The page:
2014? Ned Davis Research has done a fair bit of work on stock market behavior since 2009-ish, and has concluded that due to the rise of ETF trading, among other factors, the stock market’s behavior is quite different than pre-2009. For example, since 2009 the stock market has experienced “breadth thrusts” at a far more rapid clip than it has historically. (Breadth thrusts are market rallies, typically out of depressed-sentiment bottoms, that see an extremely high percentage of stocks participant in the rally.)
And since the secular bull market began in March 2009, we have seen three cyclical, or near-cyclical, bear markets in 2010, 2011, and 2015-2016; a smoking hot, high-participation bull market in 2013; and two choppy topping processes in early 2011 and late 2014 into mid-2015. In other words, we have seen a wide variety of market behavior in the “Age of ETFs”.
Now, the stock market is going to do whatever the heck it wants. It could rocket upward another 30% before entering a 1987-style crash. Who knows. But all of the above to say, I believe we have seen a sufficient number of different market environments in the “Age of ETFs” to make a reasonable comparison of current conditions to conditions since 2009.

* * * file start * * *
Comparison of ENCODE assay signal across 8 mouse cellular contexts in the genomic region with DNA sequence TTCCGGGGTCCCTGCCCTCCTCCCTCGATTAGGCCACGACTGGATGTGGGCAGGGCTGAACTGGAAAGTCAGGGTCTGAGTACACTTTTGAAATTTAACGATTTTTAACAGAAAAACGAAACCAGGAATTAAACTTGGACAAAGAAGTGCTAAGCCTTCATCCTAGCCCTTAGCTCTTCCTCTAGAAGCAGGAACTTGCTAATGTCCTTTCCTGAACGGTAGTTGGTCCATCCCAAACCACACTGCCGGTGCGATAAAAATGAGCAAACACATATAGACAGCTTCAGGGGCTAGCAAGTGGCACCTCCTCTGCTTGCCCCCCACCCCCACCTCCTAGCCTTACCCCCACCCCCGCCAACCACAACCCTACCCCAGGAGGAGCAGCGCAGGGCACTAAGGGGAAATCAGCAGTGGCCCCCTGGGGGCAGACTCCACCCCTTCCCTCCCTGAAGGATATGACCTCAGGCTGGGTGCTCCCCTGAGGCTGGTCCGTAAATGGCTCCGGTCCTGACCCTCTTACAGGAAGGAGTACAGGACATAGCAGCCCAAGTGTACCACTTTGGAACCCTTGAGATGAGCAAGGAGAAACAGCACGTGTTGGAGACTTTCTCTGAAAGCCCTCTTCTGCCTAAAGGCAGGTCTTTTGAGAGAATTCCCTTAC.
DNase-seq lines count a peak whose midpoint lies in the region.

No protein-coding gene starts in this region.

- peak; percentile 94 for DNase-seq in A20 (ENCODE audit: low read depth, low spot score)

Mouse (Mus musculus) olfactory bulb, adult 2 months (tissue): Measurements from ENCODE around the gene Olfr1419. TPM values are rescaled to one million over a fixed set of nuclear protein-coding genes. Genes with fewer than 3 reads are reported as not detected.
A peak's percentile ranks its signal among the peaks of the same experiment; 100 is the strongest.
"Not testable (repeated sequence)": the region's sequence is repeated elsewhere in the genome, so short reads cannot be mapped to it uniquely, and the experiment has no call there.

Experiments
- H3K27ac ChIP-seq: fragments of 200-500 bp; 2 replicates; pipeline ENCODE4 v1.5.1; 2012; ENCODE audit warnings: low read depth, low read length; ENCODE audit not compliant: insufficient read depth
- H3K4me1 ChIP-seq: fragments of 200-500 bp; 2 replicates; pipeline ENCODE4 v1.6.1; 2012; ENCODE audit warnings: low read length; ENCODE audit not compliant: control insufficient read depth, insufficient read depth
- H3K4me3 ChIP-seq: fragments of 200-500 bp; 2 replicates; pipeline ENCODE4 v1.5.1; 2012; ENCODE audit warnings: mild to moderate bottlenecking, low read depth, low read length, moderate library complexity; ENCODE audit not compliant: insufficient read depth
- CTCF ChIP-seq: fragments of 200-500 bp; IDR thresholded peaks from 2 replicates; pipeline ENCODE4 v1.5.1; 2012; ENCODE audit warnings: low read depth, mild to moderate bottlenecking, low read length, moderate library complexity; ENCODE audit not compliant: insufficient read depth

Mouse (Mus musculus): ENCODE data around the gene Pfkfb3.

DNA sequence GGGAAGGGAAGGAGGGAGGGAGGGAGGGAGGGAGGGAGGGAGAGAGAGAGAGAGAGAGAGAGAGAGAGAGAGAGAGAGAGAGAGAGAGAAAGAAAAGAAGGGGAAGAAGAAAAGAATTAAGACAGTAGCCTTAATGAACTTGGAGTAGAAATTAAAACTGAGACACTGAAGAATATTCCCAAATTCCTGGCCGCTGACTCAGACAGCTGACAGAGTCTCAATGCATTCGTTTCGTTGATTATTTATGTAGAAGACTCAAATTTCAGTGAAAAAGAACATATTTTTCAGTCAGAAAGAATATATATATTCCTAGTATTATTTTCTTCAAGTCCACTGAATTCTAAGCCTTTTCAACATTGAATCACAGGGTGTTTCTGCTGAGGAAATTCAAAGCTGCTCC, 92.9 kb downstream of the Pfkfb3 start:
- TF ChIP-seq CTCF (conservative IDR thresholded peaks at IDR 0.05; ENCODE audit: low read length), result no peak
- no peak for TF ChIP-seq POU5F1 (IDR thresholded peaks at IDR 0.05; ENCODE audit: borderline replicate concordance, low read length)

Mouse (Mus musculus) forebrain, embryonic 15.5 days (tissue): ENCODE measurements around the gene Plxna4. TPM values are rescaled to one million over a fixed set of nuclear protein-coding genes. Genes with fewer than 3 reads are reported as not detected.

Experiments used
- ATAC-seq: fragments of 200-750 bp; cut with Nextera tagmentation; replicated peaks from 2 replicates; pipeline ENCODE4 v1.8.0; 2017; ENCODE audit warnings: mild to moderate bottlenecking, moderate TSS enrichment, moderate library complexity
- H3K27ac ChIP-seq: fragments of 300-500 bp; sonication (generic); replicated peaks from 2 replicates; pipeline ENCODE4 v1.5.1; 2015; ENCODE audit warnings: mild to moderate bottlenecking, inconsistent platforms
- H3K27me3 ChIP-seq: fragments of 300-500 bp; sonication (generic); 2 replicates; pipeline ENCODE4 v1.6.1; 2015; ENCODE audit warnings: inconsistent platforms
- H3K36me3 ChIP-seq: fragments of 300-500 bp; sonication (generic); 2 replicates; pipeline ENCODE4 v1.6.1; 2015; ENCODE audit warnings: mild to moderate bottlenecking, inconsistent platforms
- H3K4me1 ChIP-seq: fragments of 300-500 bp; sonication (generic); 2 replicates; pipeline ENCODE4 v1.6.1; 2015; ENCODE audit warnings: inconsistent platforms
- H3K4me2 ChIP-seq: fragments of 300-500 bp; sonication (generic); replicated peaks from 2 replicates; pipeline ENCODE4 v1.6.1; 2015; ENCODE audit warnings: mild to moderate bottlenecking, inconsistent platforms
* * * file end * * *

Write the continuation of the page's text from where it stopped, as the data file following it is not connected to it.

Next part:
Where market analogs become highly dangerous is in merely comparing price patterns. That strategy is nonsense, as even the most famous market analog “coup” by PTJ leading up to the 1987 Crash did not actually work as intended! So I much prefer to compare patterns of conditions, not charts.
Again all that to say, as I’ve been studying the deteriorating market internals over the past couple of months I have consistently arrived at the conclusion that current conditions are quite similar to 2014, which would suggest we are close to the beginning of a months long topping process. But that will be only known in hindsight, and market participants must play the market as it lies.
Lastly, Sentiment Trader is out with a good chart this evening highlighting the tendency of the market to peak around this time of year since 2013, lending credence to the 2014 thesis:
Anecdote. I did not invest thru the 1996-2000 bubble, so I cannot say what it was like for “plain vanilla” equity managers to find ideas at reasonable valuations. But what I can say is that it is currently becoming incredibly tough, with many really capitulating on valuation standards in order to cram new money into the market. This is classic “froth” behavior, even when simply comparing to post-2009 market conditions.
My all-time favorite contra indicator just came out with a BUY rating on HD using hellaciously aggressive numbers to justify it. And this individual is only becoming more pompous the farther the bull market climbs.
We need a good 5-10% washout to take out the weak-handed froth and set the stage for the final leg of the cyclical bull market that began in early 2016.
China. I am far from an expert here, but simple observation via newspapers suggests Chinese companies looking to expand overseas in order to move currency out of China have been huge beneficiaries of easy global monetary policy. I have not tracked the precise figures, but the leverage ratios of some of these global acquirers reached insane levels, and already they are being forced to ratchet back.